Norwich City boss Lambert cleared to spend

Norwich City boss Paul Lambert has cash to spend in the January transfer window – and no need to sell to help finance his team strengthening plans.

With the Canaries in fifth place in the Championship just four matches short of the halfway stage of the season, they are well placed to mount a challenge for at least a top six spot – with the potential of beating their own stated aim of a return to the Premier League inside three years.

Despite City's continuing financial problems, with a loss of �5.75m –including 'exceptional costs' –announced this week for the year ending May 31, 2010, chief executive David McNally confirmed there was still money in the kitty for Lambert to strengthen his squad, though not 'millions and millions'.

'We've been a buying club over the last three transfer windows. In the summer of 2009, January 2010 and the summer of 2010, we've bought players significantly ahead of any sales,' said McNally.

'We intend to continue in that vein. We have some budget left for Paul in the forthcoming window.

'Paul will perhaps have a target or two in mind and we'll take it from there. It's up to Paul who he allows to come to the club as part of his squad and if he ever decides to allow any of the players to leave.

'We don't need to sell any players. If Paul decides he would like to trade that's the football manager's prerogative.'

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Defender Leon Barnett, on loan from West Bromwich until January 4, is one potential target for a loan extension or permanent deal, while Arsenal midfielder Henri Lansbury is currently on a 28-day loan.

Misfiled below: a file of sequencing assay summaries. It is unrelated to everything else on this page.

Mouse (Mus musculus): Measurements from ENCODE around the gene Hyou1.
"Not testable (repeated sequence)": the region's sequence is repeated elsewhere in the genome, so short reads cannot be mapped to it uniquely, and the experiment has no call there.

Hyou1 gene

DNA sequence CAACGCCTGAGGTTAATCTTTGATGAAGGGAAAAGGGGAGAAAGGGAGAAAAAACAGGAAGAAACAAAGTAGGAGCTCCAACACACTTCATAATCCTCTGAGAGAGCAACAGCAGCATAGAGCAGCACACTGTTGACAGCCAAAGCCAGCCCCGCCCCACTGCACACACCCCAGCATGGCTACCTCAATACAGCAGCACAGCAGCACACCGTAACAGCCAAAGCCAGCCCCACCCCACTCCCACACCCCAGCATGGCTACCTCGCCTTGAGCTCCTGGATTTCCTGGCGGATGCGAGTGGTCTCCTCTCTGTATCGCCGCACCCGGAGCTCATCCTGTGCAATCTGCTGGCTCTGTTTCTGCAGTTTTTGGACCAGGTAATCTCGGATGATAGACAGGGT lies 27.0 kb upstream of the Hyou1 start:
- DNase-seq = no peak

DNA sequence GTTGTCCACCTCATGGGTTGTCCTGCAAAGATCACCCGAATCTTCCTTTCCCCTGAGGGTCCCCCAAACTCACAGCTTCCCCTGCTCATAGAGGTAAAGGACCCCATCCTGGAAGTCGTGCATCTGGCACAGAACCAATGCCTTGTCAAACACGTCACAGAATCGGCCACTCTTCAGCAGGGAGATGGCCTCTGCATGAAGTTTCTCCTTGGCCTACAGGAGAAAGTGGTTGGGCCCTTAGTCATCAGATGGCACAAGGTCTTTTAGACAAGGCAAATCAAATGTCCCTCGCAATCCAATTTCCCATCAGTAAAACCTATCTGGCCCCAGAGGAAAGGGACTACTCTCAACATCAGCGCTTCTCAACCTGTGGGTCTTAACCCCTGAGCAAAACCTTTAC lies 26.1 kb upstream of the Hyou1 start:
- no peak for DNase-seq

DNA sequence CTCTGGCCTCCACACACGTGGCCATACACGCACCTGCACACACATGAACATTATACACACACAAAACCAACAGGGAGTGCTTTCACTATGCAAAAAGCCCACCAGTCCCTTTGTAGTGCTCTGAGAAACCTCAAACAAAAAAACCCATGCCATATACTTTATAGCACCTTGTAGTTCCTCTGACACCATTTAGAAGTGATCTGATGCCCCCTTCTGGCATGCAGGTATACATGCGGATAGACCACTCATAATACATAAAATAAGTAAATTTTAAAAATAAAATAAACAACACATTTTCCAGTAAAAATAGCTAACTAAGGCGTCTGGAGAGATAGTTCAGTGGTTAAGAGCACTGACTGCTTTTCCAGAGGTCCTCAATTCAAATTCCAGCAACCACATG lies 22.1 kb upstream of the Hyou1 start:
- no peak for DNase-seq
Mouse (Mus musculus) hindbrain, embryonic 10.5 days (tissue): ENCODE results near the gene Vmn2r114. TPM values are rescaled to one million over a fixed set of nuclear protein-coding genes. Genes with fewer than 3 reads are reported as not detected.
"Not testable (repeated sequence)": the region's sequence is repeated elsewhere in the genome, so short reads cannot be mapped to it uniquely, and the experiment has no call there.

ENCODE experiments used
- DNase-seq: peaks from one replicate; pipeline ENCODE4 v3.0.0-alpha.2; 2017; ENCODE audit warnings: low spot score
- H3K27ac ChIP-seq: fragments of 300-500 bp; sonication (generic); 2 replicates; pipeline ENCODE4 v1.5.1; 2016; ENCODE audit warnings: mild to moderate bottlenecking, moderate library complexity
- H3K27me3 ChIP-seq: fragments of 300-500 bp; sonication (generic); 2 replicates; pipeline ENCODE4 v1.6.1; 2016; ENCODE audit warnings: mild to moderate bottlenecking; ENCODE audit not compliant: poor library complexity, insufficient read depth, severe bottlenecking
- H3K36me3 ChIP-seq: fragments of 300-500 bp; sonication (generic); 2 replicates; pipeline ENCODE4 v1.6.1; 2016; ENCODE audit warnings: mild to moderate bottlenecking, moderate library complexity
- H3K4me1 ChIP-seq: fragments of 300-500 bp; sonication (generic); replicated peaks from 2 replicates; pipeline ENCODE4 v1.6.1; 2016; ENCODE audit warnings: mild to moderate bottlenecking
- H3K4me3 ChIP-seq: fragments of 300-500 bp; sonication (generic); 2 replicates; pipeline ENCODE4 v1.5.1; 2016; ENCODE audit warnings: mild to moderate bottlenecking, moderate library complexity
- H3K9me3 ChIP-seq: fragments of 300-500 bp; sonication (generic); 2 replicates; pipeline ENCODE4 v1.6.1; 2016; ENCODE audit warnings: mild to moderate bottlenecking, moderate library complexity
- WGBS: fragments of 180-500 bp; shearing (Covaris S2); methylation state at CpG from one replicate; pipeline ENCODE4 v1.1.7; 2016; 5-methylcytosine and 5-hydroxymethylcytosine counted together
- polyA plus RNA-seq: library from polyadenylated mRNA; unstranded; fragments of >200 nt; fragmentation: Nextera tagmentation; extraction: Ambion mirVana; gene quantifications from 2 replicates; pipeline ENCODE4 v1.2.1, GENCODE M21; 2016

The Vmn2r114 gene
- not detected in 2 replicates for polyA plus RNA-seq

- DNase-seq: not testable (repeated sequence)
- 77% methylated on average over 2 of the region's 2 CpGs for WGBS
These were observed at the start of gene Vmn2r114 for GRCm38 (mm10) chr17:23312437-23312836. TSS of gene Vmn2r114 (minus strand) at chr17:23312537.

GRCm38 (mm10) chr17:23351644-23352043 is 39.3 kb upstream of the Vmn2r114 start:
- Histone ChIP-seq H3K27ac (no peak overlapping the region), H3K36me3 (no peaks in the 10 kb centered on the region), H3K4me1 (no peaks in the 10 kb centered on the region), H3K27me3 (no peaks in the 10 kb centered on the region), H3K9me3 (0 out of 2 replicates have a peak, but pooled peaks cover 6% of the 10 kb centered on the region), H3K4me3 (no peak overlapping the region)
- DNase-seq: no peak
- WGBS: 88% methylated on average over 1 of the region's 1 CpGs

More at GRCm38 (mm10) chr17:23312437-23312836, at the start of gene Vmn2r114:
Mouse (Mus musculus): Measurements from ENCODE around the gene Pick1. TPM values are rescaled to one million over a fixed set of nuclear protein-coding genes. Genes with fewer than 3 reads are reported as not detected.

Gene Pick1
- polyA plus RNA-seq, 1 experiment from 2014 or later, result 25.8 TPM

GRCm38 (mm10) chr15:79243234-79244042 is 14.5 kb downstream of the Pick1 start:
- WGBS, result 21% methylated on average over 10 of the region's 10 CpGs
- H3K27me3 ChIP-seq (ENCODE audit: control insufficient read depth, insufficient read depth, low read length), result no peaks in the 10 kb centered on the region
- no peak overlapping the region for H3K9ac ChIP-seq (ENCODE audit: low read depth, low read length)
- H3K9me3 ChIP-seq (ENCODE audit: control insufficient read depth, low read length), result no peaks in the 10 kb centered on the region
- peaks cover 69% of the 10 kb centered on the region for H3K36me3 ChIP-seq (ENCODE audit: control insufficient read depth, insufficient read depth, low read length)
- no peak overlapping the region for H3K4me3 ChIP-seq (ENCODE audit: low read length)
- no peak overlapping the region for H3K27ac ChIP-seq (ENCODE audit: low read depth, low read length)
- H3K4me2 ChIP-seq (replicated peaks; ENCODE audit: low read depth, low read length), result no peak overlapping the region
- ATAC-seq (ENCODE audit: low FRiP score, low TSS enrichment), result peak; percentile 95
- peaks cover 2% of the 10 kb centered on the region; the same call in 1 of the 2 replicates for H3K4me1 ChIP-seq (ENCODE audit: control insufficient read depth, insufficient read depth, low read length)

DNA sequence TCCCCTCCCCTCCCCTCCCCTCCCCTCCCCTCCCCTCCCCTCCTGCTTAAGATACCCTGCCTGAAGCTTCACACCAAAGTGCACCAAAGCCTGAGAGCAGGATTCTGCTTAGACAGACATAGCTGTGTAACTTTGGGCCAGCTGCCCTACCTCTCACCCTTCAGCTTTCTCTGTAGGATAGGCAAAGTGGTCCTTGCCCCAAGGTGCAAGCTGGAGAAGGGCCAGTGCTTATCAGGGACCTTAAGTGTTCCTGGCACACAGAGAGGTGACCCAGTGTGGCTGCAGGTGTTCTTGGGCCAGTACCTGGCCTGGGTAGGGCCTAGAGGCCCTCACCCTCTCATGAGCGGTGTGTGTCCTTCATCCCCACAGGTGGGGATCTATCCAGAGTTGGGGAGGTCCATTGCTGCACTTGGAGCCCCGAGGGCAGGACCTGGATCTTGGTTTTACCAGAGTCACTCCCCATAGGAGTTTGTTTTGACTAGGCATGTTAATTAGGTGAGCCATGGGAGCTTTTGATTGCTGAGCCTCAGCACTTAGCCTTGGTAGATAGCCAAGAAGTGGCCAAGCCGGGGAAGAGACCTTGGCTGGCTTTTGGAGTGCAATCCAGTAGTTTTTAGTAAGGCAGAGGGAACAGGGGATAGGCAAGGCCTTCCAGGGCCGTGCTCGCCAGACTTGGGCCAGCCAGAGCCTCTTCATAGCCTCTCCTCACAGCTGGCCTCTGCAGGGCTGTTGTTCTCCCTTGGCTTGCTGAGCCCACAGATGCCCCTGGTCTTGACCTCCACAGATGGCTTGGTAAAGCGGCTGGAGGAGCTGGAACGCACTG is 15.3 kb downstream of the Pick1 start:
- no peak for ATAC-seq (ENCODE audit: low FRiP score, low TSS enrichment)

McNally said City were keeping an open mind on whether to look for permanent or temporary recruits.

'It's about choices – we can't do everything. We have to look at what Paul considers to be key priorities to bring into the club and we'll take it from there,' he said. 'There are not millions and millions of pounds to spare but there is some budget that's earmarked for investment if we so wish and Paul will control whether we bring in permanent signings or a loan signing.'

McNally reiterated his view that finishing in the top half of the table this season would represent great progress.

'I still think a top half finish would be fantastic,' he said. 'Our seven-year plan includes three years in the Championship. The first year is fundamentally to ensure that we're still in it and we do okay.

'The second year we would like, using football parlance, to push on a bit and the third year finally to get promoted. If we can beat that then great but we are realistic. This is a very competitive league.'